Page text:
The book I recommend you read on this topic is “The Leader's Guide to Storytelling“ by Stephen Denning. Its subtitle gives a clue to the style of this tome: “Mastering the art and discipline of business narrative.” Whilst not always an easy read, partly due to the depth of what is shared and partly to the polymath nature of the author, it is a treasury of practical advice on this challenge. It's one of those books I’ve returned to several times over the years to refine my skills and to pass on storytelling tips to customer insight analysts and leaders alike.

It is structured into three primary sections: part one explains the role of story within organisations; part two unpacks eight narrative patterns (story templates) that help with different leadership challenges; and part three covers what Stephen calls ‘putting it all together’ or the challenge of how to apply this approach.

After the encouragement of the first two chapters, to be sure you are telling the right story (true, relevant, and helpful) and telling the story right (the performance piece), the treasure chest of this book is the eight chapters that form Part Two. Using a mixture of evocative analogies and real world examples (including surprisingly short and simple stories), Stephen shares templates for stories and approaches to creating them for eight different common leadership challenges:

  • Motivating Others to Action: A positive ‘springboard’ story;
  • Building Trust in You: A turning point story;
  • Building Trust in Your Company: A brand promise in action story;
  • Transmitting Your Values: A minimalist parable;
  • Getting Others Working Together: A moving account of shared experience;
  • Sharing Knowledge: Problem solving stories with context;
  • Taming the Grapevine: Satirising the rumour mill;
  • Creating and Sharing Your Vision: A future story.
In each of these chapters, Stephen digs beneath the surface of the challenge to help leaders understand which approaches work and which do not, plus the reasons for such behaviour. He compliments this with real life examples, practitioner tips, and a template for taking the storytelling approach recommended. In that sense, this is much more than a book about storytelling; it is just as much a leadership textbook. However, true to its raison d’être, it delivers bite-sized leadership advice through the medium of stories and examples.

Although it might sound like the most-relevant chapter for Customer Insight leaders is Chapter 6 above, Sharing Knowledge, in fact all the leadership challenges above appear at different times for insight leaders and their teams. That knowledge sharing chapter is also more focused on how to convey in a more interesting way rather dry technical expert knowledge learned through experience. The most relevant of all the stories to insight leaders and the one Stephen suggests leaders master first is, in fact, the first one. Communicating insights in a positive way that motivates action in the business is perhaps their greatest challenge and one where a well-crafted story can really help.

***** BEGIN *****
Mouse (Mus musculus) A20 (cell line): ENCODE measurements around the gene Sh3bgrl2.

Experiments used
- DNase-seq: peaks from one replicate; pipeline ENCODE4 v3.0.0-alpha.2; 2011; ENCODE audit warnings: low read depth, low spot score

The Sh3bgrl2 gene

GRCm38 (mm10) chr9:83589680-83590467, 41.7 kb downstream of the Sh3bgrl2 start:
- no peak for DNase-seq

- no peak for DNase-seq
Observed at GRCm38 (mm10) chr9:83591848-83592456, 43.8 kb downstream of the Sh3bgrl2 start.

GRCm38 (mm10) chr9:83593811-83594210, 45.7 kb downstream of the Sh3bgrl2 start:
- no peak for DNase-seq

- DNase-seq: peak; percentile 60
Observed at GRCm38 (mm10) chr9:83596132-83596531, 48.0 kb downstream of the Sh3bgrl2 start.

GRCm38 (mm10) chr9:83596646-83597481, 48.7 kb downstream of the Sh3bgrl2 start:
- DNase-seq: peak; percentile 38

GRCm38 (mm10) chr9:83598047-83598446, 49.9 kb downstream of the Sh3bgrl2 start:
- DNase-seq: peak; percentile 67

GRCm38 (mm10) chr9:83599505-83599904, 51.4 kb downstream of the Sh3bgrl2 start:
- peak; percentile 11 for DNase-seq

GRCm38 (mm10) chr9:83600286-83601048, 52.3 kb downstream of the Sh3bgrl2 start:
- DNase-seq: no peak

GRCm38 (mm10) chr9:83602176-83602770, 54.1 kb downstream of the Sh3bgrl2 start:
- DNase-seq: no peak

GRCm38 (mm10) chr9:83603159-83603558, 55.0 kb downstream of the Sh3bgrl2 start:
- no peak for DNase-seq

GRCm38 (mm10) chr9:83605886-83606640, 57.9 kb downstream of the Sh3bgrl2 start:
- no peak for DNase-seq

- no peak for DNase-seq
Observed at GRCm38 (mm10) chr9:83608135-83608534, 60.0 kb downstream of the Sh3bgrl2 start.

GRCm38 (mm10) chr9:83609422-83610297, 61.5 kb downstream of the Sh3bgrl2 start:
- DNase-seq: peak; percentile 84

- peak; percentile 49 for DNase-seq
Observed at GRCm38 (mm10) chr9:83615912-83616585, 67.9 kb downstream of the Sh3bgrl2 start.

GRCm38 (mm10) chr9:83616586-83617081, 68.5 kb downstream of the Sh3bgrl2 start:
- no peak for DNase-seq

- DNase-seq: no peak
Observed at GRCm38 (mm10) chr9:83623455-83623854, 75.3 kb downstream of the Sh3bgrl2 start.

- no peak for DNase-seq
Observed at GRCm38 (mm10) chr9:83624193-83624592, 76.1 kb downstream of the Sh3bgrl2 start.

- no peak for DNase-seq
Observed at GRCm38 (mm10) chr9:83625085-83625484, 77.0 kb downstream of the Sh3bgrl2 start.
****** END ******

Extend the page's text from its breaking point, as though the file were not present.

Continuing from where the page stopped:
Which brings us to the closing part of this book. Across two chapters, one focused on the challenge of how established businesses can innovate and the other on a "different kind of leader," Stephen passes on a great deal of leadership wisdom. The final chapter on being a different kind of leader is particularly inspirational and draws together numerous strands from throughout this book (our story). He advocates an interactive leadership model, one where the leader participates, connects, and communicates with different types people as peers; open to fresh ideas. If you exclude the manipulative models of leadership (from corrupt bureaucrats to spin doctors), he suggests two authentic models of leadership: the first is the traditional command and control, or Napoleonic model, of leadership; the second is an interactive model using narrative and genuine conversations or Tolstoyan leadership.

Despite being 10 years old, this book is a real gem. In today’s business world, with the challenges of content marketing, customer conversations, colleague motivation, and continual innovation – Stephen’s advice sounds more relevant than ever. I heartily recommend this treasure chest as a book for every Customer Experience and Customer Insight leader.


Paul Laughlin has over 20 years experience of leading teams to generate profit from analysing  data. Over the last 12 years he’s created, lead and improved customer insight teams across Lloyds, TSB, Halifax and Scottish Widows. He’s delivered incremental profit of over £10m pa and improved customers’ experiences.

Tuesday, February 16, 2016

Customer Experience Herd Mentality and the Fear of Missing Out

Image courtesy of claustral
I originally wrote today's post for Intradiem. It was published on their blog on September 17, 2015

Are you following the herd or defining your own path to success?

In business and in life, there's this crazy notion of the herd mentality. What is it? According to Wikipedia: herd mentality, or mob mentality, describes how people are influenced by their peers to adopt certain behaviors, follow trends, and/or purchase items. This isn't always a bad thing (e.g., think running away from a dangerous situation), but it certainly can be, especially when it results in erroneous decisions and other negative outcomes.

In business, when you're trying to differentiate, when you're trying to win and keep customers and employees, this mentality quickly commoditizes your business/product and, well, doesn't really excite your customers or your employees. Employees can move in and out of employment from your company to your competitors, or customers can purchase your products or the next guy's - and never feel or experience a difference. Suddenly, it doesn't matter where they work or where they shop: one is the same as the next as the same as the next - and so on.

A few years ago, researchers at Leeds University did some research on herd mentality. Here's how AdSavvy reports it: